From what your parents have been telling me, during competitions, you have to leave home and stay with the rest of the team.

That’s right. This time we stayed in a hotel at Ryde. What this means is that you don't get to see your family or your school friends for a week. The only people you see are your coaches, your chaperons and your fellow team members. Usually all six girls stay together in a room, which is good for the team morale as we get to know each other better and learn to work as a team. Everyday we have to drive to the venue. You get one day of competition, followed by a day of training and then you go back to compete again. When you are not competing, you usually stay at the venue to see your teammates and cheer them on.

Is the gold medal you have just won the highlight of your career so far?

There have been other success stories. Last year I won the NSW State Championships in level 7, and I had the chance to represent my state in last year's national competition as well.

You talk a lot about levels. How are these measured? By age or ability?

It's all down to the individual's ability and skills, by what everyone is capable of doing. It's pretty pointless to compete at level eight when I do not have the necessary skills required at that level.

How long have you been doing this?

For about twelve years now. I started gymnastics when I was two and a half years old. Not that I remember anything from that time. But from what my parents were telling me, the reason they enrolled my in gymnastics was simply because I was a jumping jellybean. I was almost teaching myself somersaults on my bed. She thought that if she enrolled me, I would stop jumping around and being so hyperactive at home. Of course, her plan never worked. It actually had the opposite effect. I would come home from the gym and practice everything I had learned on my bed.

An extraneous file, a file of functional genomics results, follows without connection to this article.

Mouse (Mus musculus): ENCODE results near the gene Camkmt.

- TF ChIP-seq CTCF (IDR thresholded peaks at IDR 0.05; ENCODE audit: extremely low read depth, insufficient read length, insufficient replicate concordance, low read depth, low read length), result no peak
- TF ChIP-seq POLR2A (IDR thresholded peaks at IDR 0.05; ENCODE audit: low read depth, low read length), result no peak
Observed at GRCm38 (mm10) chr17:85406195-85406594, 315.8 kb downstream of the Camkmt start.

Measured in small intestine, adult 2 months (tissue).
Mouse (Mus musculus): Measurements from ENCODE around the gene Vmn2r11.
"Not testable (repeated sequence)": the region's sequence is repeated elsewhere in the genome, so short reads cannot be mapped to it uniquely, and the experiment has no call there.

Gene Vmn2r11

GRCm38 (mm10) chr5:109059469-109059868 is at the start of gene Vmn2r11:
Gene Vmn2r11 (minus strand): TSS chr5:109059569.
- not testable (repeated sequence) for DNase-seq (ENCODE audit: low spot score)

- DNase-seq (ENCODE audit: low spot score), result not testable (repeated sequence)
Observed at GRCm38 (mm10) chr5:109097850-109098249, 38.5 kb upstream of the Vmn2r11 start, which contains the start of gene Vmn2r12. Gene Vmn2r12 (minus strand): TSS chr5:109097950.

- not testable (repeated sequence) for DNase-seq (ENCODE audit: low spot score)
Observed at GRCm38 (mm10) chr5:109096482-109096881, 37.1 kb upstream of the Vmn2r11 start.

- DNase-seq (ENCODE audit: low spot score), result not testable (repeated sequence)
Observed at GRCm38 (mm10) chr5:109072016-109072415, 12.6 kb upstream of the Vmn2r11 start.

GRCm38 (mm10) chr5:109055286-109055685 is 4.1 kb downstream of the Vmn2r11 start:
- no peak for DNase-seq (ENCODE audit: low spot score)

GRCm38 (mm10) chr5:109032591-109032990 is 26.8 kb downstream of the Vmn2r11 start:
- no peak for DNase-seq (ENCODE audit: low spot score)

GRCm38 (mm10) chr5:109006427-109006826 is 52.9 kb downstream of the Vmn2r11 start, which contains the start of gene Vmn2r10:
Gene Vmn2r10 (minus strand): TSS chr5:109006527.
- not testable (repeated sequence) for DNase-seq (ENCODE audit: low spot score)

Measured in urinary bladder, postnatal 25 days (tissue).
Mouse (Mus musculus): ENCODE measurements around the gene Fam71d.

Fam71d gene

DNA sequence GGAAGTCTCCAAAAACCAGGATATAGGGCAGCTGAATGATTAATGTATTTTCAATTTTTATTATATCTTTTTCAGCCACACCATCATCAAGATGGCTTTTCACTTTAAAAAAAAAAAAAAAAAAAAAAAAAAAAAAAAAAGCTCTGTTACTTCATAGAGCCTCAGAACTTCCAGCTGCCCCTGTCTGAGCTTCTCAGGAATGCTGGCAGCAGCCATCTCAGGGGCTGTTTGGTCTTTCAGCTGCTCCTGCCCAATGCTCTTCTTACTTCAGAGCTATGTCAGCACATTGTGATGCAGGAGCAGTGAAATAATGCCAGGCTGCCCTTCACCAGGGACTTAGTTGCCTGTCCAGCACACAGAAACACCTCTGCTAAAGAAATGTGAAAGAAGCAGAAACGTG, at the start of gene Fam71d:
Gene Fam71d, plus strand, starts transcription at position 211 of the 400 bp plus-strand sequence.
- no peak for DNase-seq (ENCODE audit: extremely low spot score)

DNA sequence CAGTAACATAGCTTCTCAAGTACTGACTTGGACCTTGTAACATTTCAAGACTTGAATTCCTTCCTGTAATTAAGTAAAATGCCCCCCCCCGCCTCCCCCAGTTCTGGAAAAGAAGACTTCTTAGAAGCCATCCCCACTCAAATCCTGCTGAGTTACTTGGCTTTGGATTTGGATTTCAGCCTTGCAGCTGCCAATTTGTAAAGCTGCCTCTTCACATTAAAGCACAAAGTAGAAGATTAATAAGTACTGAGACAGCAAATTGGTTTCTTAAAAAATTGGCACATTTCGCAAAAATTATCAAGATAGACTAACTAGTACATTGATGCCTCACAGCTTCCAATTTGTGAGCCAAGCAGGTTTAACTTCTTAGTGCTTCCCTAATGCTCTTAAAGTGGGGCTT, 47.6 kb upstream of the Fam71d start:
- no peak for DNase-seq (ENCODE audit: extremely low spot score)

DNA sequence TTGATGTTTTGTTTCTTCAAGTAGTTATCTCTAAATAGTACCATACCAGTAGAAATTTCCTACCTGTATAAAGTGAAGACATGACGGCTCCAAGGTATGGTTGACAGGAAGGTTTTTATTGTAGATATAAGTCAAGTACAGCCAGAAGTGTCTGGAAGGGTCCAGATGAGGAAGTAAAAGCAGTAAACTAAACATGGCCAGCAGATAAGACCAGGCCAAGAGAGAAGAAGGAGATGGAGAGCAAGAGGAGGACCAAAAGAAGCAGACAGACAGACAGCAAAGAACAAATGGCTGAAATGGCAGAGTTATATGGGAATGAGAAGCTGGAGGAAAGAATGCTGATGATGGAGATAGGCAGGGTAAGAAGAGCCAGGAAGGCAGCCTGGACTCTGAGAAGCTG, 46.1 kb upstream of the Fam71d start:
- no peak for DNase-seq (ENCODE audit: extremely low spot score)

Who has been the biggest influence of our career so far?

Apart from m parents, I have to say my coach Bill Parsons. He has been my coach since I walked through the doors of the NSW Academy of Gymnastics as a three year old. He has been with me all the way, and he is more than a coach, he is my mentor and a friend.

At what stage did gymnastics stop being what you parents enrolled you in and become what you wanted to do?

I thing I must have been four or five. I remember I was also doing ballet at the time, which I completely hated. I found it really boring, not something that consumed a lot of my energy. Ballet is all about looking pretty and elegant and I have always been more the jumpy, hyperactive type. I know from then on that gymnastics was more suited to me. As I grew older, I realised that my body wasn't suited for ballet, so I suppose I made the right choice.

I suppose it's fair to presume, that you have never considered trying rhythmic gymnastics?

No. Definitely not. And even if I had, I don't think I would have been able to do it. Again, my body is not suited to that. With rhythmic gymnastics you need to be flexible and tall and skinny, which I am not. And it's too much like ballet, which I still can't stand.